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celebrated mass today with pope benedi benedict in lebanon. he called for peace in syria saying both sides should lay down their arms. it marks the end of the pope's three-day visit to lebanon. hotels, intimate wine tasting, a trip around the world with a wine glass. i'm fine. ♪ ♪ ♪ with a subaru you can always find a way. announcer: love. it's what makes a subaru, a subaru. ♪ i can do anything ♪ i can do anything today
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the duke and duchess of cambridge have arrived in the solomon islands, but half a world away, the argument over the topless photos of kate are still urpd way. they're looking at legal action against the photographers who took the pictures while the duke and duchess were vacations in france. the first day of fall is september 22nd, just a week away, but with the first day of fall comes festival season. wineries often host festivals just when the grapes are at their peak. i found out where the best wines, vineyards, and festivals with great wine. >> let's begin in italy and t
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usc any for the grape festival? >> it's the annual grape festival. it's the food market, the leaves are turning, and the wine harvest. the chianti wine festival is the most amazing wine, and it's a lovely tuscan farmhouse with rolling hills and a great decor. definitely check that out. >> to paris now where there is a festival under way? >> believe it or not, paris has its own vineyards in the shadow of the cathedrals. they have a little festival the last sunday of september in which they celebrate the harvest of the 16,000-square-foot patch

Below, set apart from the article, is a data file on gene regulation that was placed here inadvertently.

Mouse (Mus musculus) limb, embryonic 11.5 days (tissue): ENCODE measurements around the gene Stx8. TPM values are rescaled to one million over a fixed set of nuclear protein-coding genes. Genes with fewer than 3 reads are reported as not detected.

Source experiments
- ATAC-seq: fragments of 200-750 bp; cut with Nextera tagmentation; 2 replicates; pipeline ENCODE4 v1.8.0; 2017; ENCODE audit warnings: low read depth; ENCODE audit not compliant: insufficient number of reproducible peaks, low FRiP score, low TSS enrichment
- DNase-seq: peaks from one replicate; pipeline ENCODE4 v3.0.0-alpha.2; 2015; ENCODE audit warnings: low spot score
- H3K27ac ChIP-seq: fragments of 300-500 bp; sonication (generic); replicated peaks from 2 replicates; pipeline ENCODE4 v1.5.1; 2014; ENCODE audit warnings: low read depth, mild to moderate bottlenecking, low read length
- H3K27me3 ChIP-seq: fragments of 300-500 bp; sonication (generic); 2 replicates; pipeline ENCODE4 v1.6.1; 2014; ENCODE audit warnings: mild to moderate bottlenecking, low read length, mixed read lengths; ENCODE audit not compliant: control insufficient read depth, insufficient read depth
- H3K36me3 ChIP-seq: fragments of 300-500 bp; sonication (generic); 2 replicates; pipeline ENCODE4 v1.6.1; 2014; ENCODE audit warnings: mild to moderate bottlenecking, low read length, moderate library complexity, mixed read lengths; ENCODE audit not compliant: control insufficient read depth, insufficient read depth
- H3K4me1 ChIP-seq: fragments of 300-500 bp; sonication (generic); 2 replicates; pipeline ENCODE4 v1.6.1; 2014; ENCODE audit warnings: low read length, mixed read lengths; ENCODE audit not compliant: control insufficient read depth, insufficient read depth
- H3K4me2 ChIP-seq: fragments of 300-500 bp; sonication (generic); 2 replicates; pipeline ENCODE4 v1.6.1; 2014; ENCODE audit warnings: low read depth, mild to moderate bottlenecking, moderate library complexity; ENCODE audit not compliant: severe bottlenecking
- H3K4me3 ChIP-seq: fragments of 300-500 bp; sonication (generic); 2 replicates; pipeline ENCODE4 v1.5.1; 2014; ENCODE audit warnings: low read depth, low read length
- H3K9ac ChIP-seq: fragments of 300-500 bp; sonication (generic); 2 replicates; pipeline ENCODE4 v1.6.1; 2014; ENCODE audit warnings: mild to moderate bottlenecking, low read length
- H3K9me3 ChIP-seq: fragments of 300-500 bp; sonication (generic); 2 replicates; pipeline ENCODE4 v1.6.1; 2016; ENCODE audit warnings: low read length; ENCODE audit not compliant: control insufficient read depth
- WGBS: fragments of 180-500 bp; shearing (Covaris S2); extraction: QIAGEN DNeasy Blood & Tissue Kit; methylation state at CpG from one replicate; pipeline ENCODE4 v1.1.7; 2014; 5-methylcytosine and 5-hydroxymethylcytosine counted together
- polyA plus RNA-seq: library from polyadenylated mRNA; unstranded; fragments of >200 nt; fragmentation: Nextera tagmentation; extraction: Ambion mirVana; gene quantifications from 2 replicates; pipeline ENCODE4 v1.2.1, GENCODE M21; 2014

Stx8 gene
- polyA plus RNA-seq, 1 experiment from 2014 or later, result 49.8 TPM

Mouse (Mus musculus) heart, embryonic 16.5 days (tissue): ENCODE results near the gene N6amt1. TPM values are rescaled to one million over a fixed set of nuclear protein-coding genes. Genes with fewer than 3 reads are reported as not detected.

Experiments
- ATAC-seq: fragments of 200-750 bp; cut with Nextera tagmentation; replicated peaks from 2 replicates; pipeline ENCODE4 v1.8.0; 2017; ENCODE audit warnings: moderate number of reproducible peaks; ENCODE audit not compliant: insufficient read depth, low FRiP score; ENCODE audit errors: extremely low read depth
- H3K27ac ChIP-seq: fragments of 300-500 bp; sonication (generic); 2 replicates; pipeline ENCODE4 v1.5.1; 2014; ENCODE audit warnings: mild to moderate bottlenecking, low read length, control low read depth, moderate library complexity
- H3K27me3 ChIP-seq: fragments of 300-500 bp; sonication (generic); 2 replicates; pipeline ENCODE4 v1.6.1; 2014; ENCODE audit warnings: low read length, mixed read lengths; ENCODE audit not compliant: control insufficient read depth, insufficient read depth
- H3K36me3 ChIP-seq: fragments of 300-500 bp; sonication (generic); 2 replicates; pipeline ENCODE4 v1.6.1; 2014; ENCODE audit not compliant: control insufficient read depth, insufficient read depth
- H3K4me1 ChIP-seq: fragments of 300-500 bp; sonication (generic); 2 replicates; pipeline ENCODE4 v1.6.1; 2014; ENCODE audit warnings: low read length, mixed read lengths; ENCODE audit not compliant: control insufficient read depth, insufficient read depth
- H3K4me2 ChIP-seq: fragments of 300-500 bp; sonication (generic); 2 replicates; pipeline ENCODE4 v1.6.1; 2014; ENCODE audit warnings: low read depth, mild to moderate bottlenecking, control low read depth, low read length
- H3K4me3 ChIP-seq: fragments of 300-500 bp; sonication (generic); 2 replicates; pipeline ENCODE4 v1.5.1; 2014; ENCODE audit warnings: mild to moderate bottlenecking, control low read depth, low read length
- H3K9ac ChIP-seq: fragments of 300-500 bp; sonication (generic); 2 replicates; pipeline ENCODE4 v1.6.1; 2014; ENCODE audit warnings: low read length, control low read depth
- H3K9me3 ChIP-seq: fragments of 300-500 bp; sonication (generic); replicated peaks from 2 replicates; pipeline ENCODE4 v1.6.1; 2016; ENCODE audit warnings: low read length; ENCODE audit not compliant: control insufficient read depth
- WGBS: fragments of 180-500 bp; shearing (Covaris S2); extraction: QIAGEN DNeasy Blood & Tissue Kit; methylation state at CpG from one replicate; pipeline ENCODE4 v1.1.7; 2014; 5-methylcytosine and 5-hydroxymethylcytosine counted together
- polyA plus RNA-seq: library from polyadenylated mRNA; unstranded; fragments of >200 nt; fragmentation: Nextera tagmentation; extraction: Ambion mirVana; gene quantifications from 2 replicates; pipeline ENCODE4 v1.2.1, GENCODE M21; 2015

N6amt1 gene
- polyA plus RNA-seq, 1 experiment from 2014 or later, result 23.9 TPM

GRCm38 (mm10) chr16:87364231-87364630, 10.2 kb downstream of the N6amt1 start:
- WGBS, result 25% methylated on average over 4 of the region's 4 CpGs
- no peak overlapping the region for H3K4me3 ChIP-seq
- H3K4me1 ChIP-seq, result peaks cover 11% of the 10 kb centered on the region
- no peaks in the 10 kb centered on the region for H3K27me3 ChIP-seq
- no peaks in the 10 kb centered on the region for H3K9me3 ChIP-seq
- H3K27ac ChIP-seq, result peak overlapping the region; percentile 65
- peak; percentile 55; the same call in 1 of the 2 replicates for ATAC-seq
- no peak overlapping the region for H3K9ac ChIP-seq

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of vineyard. unfortunately, i don't think the wine is all that wonderful, but it's okay because you get to taste other french wines, and of course have wonderful food. and the place to stay there is castile, which mixes up contemporary with baroque style. >> let's go now to oregon. oregon has a wine country. i didn't know this. >> it does. it's become more known in the last few years. north willamette valley is known for its pinot noirs. you get to try wines, go to three vineyards and have a wonderful lunch. it's only three hours from portland. portland is a very trendy city. if you see the show "portland," you'll know that, and the place to stay there is the nines.